Ask someone for the 5-second definition of Zope, and you'll get "It's an application server." This is a true statement, but not a very helpful one if you're a manager charged with evaluating products that will become the framework of your company's web presence. If your web presence is small and fairly static, a web application server is likely not what you need ”you just need a plain ol' web server such as Apache.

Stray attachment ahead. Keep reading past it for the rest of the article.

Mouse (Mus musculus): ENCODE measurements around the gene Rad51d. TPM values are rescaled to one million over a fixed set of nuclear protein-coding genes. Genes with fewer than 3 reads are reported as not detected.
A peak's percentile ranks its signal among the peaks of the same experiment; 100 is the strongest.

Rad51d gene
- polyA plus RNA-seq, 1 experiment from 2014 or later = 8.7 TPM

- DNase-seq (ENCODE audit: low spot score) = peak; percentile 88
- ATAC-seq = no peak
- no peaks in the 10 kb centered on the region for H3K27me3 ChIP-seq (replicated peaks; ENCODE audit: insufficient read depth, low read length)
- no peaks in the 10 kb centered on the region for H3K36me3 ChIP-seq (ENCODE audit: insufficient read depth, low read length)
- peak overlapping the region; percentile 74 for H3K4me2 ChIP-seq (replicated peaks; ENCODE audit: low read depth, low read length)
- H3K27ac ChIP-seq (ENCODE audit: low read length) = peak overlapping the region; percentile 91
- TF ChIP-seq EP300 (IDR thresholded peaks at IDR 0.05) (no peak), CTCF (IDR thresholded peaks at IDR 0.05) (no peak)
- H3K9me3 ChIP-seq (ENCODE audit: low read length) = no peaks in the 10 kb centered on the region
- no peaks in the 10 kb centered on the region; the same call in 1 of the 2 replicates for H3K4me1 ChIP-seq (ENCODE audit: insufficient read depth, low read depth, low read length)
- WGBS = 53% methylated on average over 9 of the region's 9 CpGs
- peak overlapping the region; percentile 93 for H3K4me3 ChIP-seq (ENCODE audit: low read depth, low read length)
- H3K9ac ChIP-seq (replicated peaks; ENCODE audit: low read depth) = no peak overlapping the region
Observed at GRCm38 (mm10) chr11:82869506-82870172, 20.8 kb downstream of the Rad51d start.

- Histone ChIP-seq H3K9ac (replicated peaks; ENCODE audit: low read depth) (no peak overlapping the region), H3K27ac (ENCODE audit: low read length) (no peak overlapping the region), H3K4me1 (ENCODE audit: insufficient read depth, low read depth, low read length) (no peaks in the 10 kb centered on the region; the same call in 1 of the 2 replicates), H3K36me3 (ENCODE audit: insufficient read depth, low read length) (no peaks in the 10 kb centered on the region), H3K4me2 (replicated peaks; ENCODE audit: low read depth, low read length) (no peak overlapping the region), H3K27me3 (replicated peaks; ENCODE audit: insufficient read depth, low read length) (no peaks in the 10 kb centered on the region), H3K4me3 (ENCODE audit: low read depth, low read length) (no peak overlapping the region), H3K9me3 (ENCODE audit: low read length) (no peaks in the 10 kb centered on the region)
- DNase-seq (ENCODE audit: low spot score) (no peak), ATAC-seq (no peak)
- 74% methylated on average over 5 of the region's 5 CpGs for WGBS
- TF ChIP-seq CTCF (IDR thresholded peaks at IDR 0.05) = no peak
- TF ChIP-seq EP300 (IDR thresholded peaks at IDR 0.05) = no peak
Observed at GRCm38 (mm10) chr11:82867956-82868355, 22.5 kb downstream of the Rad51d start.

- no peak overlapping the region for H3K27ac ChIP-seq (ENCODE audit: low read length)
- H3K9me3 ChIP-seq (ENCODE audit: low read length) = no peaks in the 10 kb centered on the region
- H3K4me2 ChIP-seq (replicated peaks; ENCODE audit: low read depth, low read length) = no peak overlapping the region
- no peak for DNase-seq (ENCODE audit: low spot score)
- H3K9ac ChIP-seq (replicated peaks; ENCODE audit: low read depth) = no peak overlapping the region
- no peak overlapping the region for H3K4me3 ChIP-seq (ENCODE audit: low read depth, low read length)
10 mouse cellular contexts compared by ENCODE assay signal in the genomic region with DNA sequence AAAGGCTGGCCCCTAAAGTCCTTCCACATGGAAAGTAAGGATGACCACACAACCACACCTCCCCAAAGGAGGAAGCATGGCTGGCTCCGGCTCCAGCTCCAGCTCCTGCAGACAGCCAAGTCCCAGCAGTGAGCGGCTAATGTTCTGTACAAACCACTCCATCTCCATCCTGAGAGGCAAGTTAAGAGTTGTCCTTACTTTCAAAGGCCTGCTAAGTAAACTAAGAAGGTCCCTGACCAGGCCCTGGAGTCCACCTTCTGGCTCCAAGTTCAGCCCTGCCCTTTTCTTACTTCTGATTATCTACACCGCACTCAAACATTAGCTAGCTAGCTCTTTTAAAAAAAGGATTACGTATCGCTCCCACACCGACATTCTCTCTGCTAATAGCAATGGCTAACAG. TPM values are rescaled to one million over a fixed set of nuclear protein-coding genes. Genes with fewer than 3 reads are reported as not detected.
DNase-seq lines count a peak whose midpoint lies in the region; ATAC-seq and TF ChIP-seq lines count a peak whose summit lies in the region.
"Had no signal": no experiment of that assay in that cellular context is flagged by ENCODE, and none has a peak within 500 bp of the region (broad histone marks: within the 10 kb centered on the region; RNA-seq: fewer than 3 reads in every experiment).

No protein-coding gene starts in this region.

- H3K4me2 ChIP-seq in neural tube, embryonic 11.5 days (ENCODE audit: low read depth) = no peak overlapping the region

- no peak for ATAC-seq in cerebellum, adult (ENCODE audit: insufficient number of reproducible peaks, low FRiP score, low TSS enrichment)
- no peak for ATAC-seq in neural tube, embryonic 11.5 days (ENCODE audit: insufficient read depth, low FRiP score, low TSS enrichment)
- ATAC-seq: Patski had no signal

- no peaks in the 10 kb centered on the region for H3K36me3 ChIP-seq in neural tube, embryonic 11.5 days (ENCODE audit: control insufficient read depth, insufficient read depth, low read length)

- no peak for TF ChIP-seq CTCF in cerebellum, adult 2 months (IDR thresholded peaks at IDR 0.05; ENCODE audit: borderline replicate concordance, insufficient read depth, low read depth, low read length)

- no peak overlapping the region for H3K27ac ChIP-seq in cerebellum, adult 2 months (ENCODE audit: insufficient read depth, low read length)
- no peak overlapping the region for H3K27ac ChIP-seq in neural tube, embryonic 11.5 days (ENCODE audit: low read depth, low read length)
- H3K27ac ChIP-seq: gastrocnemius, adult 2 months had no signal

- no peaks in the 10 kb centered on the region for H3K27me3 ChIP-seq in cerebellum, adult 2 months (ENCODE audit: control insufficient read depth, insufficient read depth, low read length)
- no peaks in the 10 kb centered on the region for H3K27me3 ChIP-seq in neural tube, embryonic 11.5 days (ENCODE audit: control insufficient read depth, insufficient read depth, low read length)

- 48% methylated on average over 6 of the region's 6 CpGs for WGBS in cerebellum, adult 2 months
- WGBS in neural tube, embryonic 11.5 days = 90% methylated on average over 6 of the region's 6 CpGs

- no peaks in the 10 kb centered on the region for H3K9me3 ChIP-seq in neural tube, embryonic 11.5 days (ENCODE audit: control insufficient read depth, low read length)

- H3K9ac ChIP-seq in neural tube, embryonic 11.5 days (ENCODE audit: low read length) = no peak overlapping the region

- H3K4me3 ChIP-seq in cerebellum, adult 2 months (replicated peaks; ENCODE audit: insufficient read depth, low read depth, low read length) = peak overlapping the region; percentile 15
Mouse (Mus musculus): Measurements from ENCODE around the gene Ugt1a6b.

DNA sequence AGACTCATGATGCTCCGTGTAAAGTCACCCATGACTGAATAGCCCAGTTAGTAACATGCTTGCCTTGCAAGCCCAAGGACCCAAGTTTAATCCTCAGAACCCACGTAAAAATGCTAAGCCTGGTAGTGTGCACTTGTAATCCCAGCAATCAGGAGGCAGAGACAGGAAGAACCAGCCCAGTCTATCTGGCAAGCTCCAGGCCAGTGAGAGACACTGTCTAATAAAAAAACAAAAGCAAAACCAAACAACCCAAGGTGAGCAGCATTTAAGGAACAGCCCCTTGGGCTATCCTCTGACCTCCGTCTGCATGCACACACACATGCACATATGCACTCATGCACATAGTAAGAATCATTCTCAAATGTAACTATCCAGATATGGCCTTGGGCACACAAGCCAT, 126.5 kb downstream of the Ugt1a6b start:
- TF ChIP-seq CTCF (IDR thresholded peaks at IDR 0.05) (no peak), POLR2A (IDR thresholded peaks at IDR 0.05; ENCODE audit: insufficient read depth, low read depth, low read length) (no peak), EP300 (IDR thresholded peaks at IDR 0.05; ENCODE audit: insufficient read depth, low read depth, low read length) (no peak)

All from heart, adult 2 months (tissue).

Suppose that you decide to get fancy and use an interpreted language such as PHP, JSP, or even ASP to dynamically add a footer to each of your HTML files. Now you have a dynamic page and a very basic sort of web application. The only real difference between a website and a web application is that the web application has this sense of dynamism to it. It might be only one line of footer information, or it might be a change in the entire navigation set or color scheme of the template, but dynamic is dynamic. When you have created this sort of dynamic site, the web server that answers requests for pages has now become a web application server. It might be only a simple web server with, for example, the PHP parser built into it, or it might be something like Zope, which provides a developer with an entire application framework, not just a web server with a few add-ons.